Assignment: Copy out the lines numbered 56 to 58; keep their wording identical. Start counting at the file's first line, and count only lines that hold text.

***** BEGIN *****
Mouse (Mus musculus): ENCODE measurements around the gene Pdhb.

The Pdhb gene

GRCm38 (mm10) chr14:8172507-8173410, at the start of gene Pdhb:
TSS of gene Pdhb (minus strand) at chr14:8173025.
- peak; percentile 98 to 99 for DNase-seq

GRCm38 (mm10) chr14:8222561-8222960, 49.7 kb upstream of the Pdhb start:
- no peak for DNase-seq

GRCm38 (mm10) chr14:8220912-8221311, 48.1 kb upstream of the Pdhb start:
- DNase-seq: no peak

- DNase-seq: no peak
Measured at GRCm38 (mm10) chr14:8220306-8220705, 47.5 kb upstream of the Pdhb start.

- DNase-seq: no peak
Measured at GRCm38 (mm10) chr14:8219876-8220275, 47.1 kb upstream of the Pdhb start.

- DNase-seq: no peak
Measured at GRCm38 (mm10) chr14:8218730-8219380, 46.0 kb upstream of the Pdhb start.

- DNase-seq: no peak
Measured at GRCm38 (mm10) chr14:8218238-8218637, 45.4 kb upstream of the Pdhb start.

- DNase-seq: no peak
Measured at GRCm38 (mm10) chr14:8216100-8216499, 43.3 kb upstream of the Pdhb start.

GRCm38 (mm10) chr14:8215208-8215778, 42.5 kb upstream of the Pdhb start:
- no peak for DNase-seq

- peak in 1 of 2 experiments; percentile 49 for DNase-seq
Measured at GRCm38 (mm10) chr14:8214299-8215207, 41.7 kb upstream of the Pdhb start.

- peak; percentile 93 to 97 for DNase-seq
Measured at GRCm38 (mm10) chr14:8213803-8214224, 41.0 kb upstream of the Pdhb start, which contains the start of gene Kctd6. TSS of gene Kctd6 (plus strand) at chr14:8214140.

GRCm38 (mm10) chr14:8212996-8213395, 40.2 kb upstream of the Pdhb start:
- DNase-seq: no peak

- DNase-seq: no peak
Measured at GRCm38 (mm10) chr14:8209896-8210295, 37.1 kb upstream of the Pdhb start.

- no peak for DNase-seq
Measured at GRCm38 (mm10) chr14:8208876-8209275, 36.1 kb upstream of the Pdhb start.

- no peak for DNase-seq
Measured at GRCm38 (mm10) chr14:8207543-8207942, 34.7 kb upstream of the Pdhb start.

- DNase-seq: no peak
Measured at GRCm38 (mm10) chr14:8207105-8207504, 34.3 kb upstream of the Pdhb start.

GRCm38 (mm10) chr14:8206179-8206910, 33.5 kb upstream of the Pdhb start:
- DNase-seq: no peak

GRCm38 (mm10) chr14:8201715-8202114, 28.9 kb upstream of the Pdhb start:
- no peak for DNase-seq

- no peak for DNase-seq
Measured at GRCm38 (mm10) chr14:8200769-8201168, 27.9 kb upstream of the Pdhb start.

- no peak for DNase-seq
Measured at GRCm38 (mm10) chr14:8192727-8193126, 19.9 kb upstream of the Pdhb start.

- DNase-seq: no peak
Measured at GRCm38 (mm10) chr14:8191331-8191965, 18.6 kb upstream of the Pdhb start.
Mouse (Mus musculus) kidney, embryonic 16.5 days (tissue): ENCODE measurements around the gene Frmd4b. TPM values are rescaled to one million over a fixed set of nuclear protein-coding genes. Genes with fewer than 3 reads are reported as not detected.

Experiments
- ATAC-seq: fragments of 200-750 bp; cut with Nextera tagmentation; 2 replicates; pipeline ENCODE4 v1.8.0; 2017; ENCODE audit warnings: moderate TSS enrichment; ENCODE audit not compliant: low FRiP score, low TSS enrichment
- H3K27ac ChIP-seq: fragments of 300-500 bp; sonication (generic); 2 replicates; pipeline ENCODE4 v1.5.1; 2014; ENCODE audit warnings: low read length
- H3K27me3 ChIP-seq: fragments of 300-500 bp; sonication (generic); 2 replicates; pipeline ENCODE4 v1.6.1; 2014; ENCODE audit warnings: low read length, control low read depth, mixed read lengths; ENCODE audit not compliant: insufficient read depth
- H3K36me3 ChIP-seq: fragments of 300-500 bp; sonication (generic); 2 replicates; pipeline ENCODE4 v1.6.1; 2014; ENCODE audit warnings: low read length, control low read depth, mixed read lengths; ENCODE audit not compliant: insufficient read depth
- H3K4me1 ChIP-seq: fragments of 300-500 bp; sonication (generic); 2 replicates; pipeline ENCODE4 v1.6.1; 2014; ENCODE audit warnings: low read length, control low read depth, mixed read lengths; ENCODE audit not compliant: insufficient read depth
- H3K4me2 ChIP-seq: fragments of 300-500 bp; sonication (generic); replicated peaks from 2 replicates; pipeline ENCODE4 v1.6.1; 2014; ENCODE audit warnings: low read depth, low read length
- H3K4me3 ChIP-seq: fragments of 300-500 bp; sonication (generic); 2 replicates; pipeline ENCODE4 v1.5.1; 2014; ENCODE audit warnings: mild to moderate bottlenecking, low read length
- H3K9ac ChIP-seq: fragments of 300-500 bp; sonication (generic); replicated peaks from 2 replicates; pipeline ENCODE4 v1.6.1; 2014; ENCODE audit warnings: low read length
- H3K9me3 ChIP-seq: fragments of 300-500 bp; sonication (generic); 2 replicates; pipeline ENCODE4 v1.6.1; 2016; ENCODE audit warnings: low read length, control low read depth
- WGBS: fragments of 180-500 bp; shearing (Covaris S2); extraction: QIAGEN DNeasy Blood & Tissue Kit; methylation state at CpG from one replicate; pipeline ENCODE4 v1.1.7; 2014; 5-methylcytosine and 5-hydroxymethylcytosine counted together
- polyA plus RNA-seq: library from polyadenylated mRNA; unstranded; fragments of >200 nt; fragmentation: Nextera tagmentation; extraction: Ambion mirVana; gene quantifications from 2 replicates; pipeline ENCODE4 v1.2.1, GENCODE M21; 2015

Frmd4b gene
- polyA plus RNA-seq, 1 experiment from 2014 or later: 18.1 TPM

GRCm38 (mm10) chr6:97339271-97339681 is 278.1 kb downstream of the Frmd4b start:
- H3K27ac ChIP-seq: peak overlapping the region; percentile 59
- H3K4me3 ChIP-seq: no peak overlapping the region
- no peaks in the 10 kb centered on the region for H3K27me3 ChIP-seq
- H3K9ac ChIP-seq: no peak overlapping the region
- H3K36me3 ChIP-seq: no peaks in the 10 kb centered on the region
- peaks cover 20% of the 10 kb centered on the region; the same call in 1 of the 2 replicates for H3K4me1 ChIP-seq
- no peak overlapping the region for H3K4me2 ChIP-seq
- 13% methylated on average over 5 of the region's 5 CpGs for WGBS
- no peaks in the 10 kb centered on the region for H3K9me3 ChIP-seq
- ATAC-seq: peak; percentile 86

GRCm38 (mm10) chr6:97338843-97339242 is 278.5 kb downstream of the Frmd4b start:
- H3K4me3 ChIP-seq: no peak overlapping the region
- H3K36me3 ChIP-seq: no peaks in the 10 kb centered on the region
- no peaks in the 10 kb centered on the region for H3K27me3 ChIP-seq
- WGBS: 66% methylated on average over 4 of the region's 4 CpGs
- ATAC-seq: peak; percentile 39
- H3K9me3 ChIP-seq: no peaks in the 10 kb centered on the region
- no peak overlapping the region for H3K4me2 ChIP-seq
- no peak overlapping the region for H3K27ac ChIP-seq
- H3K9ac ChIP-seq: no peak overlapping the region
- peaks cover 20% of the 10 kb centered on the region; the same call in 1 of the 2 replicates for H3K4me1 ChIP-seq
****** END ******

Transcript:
- H3K9me3 ChIP-seq: fragments of 300-500 bp; sonication (generic); 2 replicates; pipeline ENCODE4 v1.6.1; 2016; ENCODE audit warnings: low read length, control low read depth
- WGBS: fragments of 180-500 bp; shearing (Covaris S2); extraction: QIAGEN DNeasy Blood & Tissue Kit; methylation state at CpG from one replicate; pipeline ENCODE4 v1.1.7; 2014; 5-methylcytosine and 5-hydroxymethylcytosine counted together
- polyA plus RNA-seq: library from polyadenylated mRNA; unstranded; fragments of >200 nt; fragmentation: Nextera tagmentation; extraction: Ambion mirVana; gene quantifications from 2 replicates; pipeline ENCODE4 v1.2.1, GENCODE M21; 2015